Journal of the Brazilian Chemical Society
Print version ISSN 0103-5053
On-line version ISSN 1678-4790
VASCONCELLOS, Pérola C.; CARVALHO, Lilian R. F. and POOL, Cristina S.. Volatile organic compounds inside urban tunnels of São Paulo City, Brazil. J. Braz. Chem. Soc. [online]. 2005, vol.16, n.6a, pp.1210-1216. ISSN 0103-5053. http://dx.doi.org/10.1590/S0103-50532005000700019.
Volatile organic compounds, such as oxygenated hydrocarbons, aliphatic and aromatic hydrocarbons were measured in ambient air from two distinct urban tunnels in São Paulo City, Brazil, in special, at rush hours. In these tunnels, traffic jams with significant numbers of vehicles with inadequate emission controls are frequent. São Paulo, a highly polluted city, has an unconventional mix of vehicle types in that a variety of gasoline blends, including oxygenated ones are used. Inside and outside tunnel measurements were performed to evaluate pollutant levels originated from direct vehicular emissions and formed by atmospheric photochemistry. Formaldehyde/acetaldehyde ratios of tunnel (A) circulating only light-duty vehicles fueled mainly with gasohol, a mixture containing 78-80% (v/v) gasoline and 20-25% ethanol, were < 1; ratios of tunnel (B) circulating light-duty vehicles fueled mainly with gasohol and heavy diesel vehicles, were approximately equal to 1. Formic acid/acetic acid ratios of both tunnels were much lower than 1. Benzaldehyde was suggested as a possible tracer of light-duty gasohol vehicular emissions. n-alkanes were the most abundant compound class (similar levels in both tunnels) followed by carbonyl compounds (higher levels in B), and aromatics compounds (higher levels in A). Organic acids, the minor species, were found at similar levels in both tunnels. Results of this survey show that toxic pollutants are present at significant levels in both tunnels. Formaldehyde and benzene, human carcinogenic agents, presented maximum mixing ratios of 39.2 and 24.8 ppbv, respectively, inside tunnel A; acetaldehyde, a probable human carcinogenic, reached a maximum of 34.5 ppbv inside tunnel B. Since vehicle occupants that spend a significant time in urban tunnels are commonly exposed to toxic pollutant emissions, future extensive studies should be done in order to estimate exposure levels of toxic ambient air pollutants for these people.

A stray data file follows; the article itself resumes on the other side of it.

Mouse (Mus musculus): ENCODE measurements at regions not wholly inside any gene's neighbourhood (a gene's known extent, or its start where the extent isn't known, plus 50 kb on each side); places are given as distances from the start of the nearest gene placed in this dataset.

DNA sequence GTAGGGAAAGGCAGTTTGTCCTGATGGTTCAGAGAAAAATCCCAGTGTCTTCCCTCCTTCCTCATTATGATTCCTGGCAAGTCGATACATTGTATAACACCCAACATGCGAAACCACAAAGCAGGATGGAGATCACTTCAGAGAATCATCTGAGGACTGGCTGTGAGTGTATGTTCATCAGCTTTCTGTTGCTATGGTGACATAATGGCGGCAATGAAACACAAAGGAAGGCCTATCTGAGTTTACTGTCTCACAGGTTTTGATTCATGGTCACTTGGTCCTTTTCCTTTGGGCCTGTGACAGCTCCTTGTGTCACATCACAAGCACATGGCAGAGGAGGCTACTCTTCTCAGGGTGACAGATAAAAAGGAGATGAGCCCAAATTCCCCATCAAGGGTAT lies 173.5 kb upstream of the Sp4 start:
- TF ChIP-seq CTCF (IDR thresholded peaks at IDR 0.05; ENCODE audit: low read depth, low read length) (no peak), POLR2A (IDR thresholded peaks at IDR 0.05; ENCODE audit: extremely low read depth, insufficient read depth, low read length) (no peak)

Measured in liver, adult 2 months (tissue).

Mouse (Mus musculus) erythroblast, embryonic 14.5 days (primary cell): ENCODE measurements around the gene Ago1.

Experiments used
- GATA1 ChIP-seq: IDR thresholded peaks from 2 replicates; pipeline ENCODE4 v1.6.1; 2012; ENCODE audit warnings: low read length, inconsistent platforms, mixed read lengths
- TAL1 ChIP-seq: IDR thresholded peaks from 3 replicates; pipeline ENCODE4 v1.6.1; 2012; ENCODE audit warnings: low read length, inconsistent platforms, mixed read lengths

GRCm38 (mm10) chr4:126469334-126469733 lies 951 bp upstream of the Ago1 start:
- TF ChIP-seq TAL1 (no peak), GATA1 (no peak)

Keywords : Volatile organic compounds; tunnel measurements; brazilian vehicular fleet.